Even as we commemorate the tragic assassination of Yitzchak Rabin while he pursued the “Oslo peace process,” we must be vigilant against those who continue to distort his legacy (“Two Decades Later, What If Rabin Had Lived?” Oct. 30).
Rabin did not support, but opposed, the two-state solution, which has nevertheless been turned into conventional wisdom, because as a seasoned general he simply did not trust Yasir Arafat and the Palestinians. Rabin’s last words to the Knesset called for Palestinian autonomy, natural growth of settlements, no return to the 1967 lines and other steps, which are essentially today’s Israeli policies – designed to manage the situation.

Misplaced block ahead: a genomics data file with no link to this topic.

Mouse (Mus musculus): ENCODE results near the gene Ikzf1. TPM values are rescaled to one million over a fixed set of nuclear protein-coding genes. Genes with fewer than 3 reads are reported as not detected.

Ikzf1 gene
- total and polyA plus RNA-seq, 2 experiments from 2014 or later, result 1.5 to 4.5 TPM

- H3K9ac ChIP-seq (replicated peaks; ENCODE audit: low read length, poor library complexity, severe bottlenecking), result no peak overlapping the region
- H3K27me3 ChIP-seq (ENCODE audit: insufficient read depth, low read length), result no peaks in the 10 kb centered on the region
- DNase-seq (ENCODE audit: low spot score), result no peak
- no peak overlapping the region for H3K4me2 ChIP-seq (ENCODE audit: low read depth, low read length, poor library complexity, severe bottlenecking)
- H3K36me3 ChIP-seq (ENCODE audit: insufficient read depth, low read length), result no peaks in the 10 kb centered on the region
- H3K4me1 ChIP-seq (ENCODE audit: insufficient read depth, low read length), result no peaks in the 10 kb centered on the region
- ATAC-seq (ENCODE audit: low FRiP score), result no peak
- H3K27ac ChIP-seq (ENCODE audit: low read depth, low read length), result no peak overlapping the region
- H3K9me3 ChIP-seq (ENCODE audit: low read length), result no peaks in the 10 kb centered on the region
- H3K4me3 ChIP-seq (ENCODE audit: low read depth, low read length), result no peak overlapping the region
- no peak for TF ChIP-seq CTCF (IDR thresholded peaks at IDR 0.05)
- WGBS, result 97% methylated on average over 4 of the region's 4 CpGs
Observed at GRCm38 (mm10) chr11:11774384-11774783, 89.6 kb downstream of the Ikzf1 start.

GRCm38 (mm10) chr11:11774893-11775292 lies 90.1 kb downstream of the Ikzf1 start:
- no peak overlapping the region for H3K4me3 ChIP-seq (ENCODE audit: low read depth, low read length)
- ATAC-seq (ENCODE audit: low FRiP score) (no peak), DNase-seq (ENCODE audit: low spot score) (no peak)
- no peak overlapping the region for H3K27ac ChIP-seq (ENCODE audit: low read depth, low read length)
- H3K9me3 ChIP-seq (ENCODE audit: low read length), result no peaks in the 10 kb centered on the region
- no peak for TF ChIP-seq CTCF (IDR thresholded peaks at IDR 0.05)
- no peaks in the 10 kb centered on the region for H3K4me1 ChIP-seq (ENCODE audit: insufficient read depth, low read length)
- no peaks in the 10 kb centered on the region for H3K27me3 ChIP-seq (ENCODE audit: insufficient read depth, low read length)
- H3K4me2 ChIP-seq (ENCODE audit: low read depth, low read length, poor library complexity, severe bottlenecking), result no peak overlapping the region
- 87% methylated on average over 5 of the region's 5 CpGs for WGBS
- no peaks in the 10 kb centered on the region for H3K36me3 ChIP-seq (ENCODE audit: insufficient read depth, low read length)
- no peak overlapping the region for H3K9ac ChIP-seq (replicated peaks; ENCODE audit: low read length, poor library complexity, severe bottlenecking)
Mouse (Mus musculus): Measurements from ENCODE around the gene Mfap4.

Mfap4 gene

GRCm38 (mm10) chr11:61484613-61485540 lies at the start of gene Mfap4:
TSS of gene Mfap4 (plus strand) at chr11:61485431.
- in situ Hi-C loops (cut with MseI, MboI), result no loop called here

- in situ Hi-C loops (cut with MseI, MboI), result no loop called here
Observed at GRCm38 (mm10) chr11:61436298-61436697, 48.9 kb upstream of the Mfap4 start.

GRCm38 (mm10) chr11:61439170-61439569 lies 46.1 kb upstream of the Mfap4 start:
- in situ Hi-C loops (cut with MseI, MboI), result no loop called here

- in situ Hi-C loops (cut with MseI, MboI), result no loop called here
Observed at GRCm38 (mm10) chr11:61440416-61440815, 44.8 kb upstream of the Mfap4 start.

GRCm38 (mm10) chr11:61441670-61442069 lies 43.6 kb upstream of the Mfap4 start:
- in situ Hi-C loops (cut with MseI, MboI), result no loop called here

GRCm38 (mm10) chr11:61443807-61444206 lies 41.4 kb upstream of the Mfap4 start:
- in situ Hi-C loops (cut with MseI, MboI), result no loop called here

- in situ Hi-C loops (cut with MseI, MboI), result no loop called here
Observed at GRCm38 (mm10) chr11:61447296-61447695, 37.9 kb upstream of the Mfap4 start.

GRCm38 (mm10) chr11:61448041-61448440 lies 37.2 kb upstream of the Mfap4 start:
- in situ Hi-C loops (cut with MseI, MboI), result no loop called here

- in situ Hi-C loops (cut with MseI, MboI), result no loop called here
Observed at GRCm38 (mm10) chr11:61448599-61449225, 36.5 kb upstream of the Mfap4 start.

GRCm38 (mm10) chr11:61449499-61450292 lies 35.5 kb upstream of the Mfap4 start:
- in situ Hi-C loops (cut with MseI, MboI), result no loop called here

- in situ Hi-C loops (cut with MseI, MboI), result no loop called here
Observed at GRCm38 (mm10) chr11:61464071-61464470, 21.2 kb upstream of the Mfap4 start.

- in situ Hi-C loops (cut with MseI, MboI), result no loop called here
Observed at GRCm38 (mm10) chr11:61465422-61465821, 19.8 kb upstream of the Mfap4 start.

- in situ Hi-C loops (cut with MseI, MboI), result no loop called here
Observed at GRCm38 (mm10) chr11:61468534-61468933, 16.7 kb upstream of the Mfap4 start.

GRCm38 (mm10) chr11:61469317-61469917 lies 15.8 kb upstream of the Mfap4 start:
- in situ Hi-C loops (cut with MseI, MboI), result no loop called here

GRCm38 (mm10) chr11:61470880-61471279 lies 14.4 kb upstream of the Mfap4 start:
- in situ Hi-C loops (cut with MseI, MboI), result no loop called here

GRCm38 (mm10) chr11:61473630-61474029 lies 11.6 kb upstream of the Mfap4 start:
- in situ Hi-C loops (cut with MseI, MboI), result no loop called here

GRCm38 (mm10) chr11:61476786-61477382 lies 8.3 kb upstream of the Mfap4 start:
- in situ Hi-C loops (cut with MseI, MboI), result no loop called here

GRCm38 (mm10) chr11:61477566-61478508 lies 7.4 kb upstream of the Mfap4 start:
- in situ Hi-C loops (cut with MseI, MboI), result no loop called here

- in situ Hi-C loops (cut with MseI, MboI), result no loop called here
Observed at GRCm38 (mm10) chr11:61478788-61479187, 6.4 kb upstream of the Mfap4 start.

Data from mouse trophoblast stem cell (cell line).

Abbas’ abrogation of the Oslo peace process at the UN, recent “admission” that the Israeli “occupation” has lasted for 67 years (i.e. starting in 1947, not 1967) and his Big Lies about the Temple Mount, which incite Palestinian terrorism, once again validate the caution of the martyred Rabin in opposing a Palestinian state. The unfortunate reality is that in serving their own political and/or personal agendas, those who continue to cite Rabin to promote the ideal two-state solution are distorting his policies and dishonoring his legacy.